How has Oedipus' character developed by the end of the play, and what has he gained from his experience?

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Oedipus is a better man at the end of the play because he has learned humility, but not wisdom.

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In the end, Oedipus now recognizes that he is not the authority on everything in the world. Though he was able to answer the Sphinx's riddle, free Thebes of her tyranny, and rule for many years in peace, Oedipus now sees that he is "the gods' abhorrence." Thus, he is...

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"willing" to be lead byCreon, Oedipus's brother-in-law and uncle, who is the new king of Thebes. He was never willing to be led by another's judgment before. Oedipus tells Creon that the god of prophecy, Apollo, clearly set out to "destroy / The parricide, the scoundrel; and I am he." In other words, Oedipus now recognizes his true powerlessness in comparison to the gods; he recognizes their authority and his own weakness, despite the immense pride that he had exhibited for the majority of his adult life. He is, therefore, a better man because he has gained perspective and become humbler as a result of his experiences.

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The key to answering this is to understand that "better" in this context refers to character and self-knowledge rather than external circumstances. It also is useful to know that Sophocles also wrote Oedipus at Colonus, about Oedipus's death, which provides a sequel to the story of Oedipus Rex, in which Oedipus enjoys a peaceful and happy ending in Athens, savoring the hospitality of Theseus and finally, certain of his fate and moral purpose, achieving an apotheosis, dying in a way that makes the secret place of his death a permanent blessing and gift for Athens.

Although when Oedipus marries Jocasta he appears to be enjoying the height of power and respect, he is not truly happy, for his success rests on a false and shaky foundation. He lacks true knowledge of himself and his circumstances. In terms of character, although fundamentally decent, Oedipus is arrogant and oblivious to the harm he causes. His fundamental greatness as a character is that once he understands this, he has the moral courage to see that material success that harms the city and offends the gods is not true happiness; instead, being a good person means seeking a path in which one honors the gods and cares for others. Although the end of Oedipus Rex is tragic, the audience sees Oedipus, although in great pain and distress, starting on that path to redemption and thus being a "better person" than before.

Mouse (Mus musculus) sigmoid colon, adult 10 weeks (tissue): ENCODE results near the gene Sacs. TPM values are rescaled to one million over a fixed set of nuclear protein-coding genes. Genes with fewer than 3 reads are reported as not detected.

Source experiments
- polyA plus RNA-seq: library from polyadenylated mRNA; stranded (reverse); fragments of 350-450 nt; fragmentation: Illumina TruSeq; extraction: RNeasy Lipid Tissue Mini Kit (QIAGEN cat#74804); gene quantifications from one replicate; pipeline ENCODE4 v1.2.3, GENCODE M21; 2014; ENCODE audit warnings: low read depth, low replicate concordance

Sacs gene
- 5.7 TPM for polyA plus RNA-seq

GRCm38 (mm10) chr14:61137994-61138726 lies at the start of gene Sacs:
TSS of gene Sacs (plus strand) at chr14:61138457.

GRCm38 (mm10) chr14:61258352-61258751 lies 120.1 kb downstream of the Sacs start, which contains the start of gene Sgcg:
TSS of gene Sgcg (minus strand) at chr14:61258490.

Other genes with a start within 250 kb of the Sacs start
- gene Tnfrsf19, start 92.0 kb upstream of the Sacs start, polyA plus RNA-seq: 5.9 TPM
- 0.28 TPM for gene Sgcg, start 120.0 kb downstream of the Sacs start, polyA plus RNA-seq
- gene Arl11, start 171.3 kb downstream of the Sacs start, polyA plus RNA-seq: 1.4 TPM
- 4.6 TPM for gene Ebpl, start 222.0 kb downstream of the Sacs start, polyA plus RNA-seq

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Oedipus' life is now directed by free will instead of fate. At the end of the play, he gouges out his eyes, leaves Thebes, and abandons his daughters. These are all decisions that he makes despite the painful consequences. Though he lives a miserable existence, he is no longer a blind instrument of fate. He is no longer an instrument that belongs to the oracle. In this sense, he is a better man.

Also, ironically, only after he has lost his physical vision, he is able to see and know who he really is. The most noble and wise man in the play is the blind seer, Tireisias. Blindness, thus, is emblematic of good men in the Theban plays. It is blindness that allows one to overcome hubris and move beyond the control of the gods.